Our university is a small public university that is predominantly white, middle class, and female. Over the years the racial/ethnic minority rate has declined. In fact, the Asian and Pacific Islander Organization no longer exists. The Filipino American Students Association has absorbed the other Asian American students on campus. FAASSU is now the only ethnic club that is multiracial, multiethnic, multicultural student club on campus. Unlike other ethnic-specific student clubs, FAASSU has opened its doors to non-Fil Ams without losing its identity as a Filipino American club. This means that the non-Fil Am students who join FAASSU do so because they like being with their Fil Am friends, they enjoy the social events, they enjoy learning the history, they learn about themselves and their connection to others in the spirit of Kapwa.

I believe that this is a model student organization for showcasing the possibility of bordercrossing based on mutual recognition and equal respect. Sometimes ethnic student clubs are accused of being non-inclusive and therefore, are accused of "reverse racism." I do not see this happening in FAASSU...and for this, I am thankful that this is the shape of things to come...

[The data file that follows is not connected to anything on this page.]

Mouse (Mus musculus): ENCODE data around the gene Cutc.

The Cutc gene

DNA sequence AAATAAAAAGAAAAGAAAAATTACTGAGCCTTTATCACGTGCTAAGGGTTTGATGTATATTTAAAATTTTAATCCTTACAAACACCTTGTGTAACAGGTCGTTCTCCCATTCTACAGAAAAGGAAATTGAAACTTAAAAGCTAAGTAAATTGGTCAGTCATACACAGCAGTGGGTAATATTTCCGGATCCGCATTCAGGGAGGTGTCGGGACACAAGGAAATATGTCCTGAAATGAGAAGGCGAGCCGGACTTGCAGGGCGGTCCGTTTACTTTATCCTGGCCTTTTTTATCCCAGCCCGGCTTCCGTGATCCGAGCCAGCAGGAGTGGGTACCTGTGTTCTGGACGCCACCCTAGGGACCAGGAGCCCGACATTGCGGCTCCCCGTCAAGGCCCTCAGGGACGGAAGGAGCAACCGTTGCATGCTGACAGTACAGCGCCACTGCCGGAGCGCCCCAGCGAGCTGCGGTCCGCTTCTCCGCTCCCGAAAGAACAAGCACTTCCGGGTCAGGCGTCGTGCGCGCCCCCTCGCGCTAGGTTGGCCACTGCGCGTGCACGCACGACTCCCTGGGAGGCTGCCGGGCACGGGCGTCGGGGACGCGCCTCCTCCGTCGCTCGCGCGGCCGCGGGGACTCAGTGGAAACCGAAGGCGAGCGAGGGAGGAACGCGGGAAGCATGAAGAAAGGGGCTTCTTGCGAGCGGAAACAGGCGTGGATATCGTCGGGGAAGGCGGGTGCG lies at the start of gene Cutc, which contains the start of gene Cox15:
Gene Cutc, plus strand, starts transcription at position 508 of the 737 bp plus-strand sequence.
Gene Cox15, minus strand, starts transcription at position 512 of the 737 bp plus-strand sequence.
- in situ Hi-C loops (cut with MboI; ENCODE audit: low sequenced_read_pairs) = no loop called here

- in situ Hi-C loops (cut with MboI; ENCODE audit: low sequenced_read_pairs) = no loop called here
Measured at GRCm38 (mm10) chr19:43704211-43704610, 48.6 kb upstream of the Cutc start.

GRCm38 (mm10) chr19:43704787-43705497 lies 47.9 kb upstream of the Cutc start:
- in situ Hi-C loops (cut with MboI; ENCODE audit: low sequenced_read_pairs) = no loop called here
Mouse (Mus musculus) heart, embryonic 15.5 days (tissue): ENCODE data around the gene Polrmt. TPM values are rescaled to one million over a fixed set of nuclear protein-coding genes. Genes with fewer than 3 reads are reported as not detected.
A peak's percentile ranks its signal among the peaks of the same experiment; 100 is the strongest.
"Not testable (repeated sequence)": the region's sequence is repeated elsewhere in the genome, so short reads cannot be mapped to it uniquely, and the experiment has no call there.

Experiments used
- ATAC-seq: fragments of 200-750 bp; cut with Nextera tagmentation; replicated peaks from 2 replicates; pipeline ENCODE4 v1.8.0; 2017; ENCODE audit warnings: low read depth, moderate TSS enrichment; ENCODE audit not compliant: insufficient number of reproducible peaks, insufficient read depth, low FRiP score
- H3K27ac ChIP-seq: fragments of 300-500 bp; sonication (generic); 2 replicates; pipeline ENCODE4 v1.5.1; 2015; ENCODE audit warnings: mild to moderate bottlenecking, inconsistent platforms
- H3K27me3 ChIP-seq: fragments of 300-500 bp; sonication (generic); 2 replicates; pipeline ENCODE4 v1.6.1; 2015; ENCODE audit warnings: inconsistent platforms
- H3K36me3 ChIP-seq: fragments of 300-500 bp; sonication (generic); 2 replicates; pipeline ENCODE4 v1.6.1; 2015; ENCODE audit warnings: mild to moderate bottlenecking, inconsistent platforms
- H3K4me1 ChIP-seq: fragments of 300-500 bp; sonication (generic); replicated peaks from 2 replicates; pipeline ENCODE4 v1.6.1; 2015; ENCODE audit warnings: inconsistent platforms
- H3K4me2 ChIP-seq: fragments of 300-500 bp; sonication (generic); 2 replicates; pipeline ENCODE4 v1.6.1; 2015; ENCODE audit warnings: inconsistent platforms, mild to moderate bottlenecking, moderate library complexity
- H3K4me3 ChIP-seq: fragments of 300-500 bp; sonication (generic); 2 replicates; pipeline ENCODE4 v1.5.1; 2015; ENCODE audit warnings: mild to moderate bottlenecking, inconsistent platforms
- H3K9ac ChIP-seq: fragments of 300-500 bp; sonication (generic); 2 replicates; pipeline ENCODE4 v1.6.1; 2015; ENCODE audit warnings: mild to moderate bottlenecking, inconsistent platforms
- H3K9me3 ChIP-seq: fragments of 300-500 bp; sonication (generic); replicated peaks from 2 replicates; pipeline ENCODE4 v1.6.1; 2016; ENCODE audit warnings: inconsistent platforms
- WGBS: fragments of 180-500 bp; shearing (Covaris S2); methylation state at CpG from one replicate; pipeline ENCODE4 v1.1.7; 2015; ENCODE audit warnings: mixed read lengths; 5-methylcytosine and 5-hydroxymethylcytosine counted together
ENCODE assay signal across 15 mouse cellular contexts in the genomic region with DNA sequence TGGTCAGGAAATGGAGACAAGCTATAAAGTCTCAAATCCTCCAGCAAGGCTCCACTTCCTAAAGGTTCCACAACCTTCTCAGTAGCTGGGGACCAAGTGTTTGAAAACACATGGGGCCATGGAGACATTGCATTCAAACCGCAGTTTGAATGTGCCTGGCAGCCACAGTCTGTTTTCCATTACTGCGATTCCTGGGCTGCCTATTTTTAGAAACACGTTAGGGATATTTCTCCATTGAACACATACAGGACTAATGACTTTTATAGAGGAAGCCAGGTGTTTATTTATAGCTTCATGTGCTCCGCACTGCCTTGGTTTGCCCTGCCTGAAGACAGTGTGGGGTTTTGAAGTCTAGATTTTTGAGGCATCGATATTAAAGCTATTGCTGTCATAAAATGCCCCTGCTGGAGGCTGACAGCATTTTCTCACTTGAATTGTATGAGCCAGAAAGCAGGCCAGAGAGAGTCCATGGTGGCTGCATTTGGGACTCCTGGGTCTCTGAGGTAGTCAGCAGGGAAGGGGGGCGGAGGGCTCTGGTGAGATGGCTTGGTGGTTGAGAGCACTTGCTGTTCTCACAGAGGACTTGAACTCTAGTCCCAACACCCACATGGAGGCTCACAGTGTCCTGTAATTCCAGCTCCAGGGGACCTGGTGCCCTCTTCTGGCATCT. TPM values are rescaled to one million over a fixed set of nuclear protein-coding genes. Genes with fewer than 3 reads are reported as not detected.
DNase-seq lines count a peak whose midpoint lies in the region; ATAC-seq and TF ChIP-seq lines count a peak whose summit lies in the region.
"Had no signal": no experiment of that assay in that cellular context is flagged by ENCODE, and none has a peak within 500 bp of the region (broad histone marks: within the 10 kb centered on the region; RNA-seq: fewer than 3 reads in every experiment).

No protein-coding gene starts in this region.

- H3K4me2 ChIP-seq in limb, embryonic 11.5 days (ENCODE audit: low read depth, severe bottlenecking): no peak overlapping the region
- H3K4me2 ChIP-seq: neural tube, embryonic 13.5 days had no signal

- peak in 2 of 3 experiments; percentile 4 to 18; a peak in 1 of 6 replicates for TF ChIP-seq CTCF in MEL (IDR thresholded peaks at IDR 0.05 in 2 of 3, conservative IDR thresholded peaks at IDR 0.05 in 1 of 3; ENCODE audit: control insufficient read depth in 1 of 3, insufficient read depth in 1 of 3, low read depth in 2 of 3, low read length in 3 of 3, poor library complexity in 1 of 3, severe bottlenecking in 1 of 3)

On Friday, we are having send-off potluck for the graduating seniors. The other Fil Am staff at SSU are also involved in supporting the students...actually, even the community organizations in Sonoma County are supportive of FAASSU and in turn, the students often volunteer to participate in community events.

Even the Fil Am writers and poets on the FLIPS listserve are supporting the students by donating their books to the seniors. Additional books were donated by Eileen Tabios for the rest of the club members.

I am looking at the ten brown paper bags filled with poetry books and novels...

and I feel like a proud mother hen...

and then I look at my altar and thank all those who have done this work before.

oh...I haven't even mentioned the California Story Fund grant that we received from the California Council for the Humanities. This is for the "Remembering our Manongs" Oral History Project of the Filipino American National Historical Society, Sonoma County Chapter.
We already have a ten-minute video preview of this project...it will be presented at the

KAPWA CONFERENCE. Pls. visit the site.